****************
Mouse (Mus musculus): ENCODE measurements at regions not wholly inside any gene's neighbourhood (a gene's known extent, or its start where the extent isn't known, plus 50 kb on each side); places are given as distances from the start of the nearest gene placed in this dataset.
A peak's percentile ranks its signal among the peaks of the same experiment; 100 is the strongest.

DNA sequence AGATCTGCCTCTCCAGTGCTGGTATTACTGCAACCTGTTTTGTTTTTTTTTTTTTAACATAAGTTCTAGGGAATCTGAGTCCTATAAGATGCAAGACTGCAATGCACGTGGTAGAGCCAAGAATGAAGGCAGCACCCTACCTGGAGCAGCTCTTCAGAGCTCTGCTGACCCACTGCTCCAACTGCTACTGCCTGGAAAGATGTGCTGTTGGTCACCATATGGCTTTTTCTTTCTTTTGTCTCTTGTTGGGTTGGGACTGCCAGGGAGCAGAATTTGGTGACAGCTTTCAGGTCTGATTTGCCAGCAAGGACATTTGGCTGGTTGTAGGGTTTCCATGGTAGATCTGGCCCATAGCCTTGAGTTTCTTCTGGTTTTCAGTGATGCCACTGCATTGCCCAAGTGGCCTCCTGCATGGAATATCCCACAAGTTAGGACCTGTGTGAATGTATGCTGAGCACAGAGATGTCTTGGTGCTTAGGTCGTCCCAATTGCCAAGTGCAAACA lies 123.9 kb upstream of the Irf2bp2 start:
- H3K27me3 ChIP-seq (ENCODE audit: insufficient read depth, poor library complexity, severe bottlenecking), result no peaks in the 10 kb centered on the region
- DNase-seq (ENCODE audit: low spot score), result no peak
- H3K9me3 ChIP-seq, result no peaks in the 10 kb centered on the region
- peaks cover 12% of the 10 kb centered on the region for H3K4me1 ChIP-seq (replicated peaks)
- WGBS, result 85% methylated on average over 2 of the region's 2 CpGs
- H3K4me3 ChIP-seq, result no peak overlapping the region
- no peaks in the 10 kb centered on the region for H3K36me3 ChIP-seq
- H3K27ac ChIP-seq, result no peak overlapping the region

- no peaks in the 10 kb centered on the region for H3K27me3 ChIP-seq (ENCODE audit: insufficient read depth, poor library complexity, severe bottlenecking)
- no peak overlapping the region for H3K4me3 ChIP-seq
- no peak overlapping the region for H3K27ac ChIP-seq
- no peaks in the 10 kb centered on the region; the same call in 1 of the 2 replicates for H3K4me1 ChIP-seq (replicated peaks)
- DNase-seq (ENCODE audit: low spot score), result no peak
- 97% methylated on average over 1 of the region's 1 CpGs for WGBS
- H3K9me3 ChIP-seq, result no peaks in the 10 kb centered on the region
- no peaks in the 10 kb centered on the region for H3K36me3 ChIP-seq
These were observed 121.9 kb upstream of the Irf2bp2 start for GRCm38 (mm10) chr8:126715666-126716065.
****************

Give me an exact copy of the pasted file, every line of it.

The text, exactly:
Mouse (Mus musculus): ENCODE measurements at regions not wholly inside any gene's neighbourhood (a gene's known extent, or its start where the extent isn't known, plus 50 kb on each side); places are given as distances from the start of the nearest gene placed in this dataset.
A peak's percentile ranks its signal among the peaks of the same experiment; 100 is the strongest.

DNA sequence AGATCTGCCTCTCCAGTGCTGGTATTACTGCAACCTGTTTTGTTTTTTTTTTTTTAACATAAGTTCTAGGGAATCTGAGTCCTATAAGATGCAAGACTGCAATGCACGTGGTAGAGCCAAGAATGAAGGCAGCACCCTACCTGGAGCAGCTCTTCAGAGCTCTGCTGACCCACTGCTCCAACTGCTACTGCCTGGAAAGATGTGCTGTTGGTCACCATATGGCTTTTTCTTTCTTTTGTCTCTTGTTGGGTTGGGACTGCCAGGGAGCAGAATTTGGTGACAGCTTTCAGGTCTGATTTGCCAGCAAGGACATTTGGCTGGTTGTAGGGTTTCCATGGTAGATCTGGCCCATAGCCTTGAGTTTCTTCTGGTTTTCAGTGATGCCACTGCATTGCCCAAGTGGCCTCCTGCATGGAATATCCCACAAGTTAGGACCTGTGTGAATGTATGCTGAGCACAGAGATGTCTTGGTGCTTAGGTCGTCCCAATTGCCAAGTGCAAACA lies 123.9 kb upstream of the Irf2bp2 start:
- H3K27me3 ChIP-seq (ENCODE audit: insufficient read depth, poor library complexity, severe bottlenecking), result no peaks in the 10 kb centered on the region
- DNase-seq (ENCODE audit: low spot score), result no peak
- H3K9me3 ChIP-seq, result no peaks in the 10 kb centered on the region
- peaks cover 12% of the 10 kb centered on the region for H3K4me1 ChIP-seq (replicated peaks)
- WGBS, result 85% methylated on average over 2 of the region's 2 CpGs
- H3K4me3 ChIP-seq, result no peak overlapping the region
- no peaks in the 10 kb centered on the region for H3K36me3 ChIP-seq
- H3K27ac ChIP-seq, result no peak overlapping the region

- no peaks in the 10 kb centered on the region for H3K27me3 ChIP-seq (ENCODE audit: insufficient read depth, poor library complexity, severe bottlenecking)
- no peak overlapping the region for H3K4me3 ChIP-seq
- no peak overlapping the region for H3K27ac ChIP-seq
- no peaks in the 10 kb centered on the region; the same call in 1 of the 2 replicates for H3K4me1 ChIP-seq (replicated peaks)
- DNase-seq (ENCODE audit: low spot score), result no peak
- 97% methylated on average over 1 of the region's 1 CpGs for WGBS
- H3K9me3 ChIP-seq, result no peaks in the 10 kb centered on the region
- no peaks in the 10 kb centered on the region for H3K36me3 ChIP-seq
These were observed 121.9 kb upstream of the Irf2bp2 start for GRCm38 (mm10) chr8:126715666-126716065.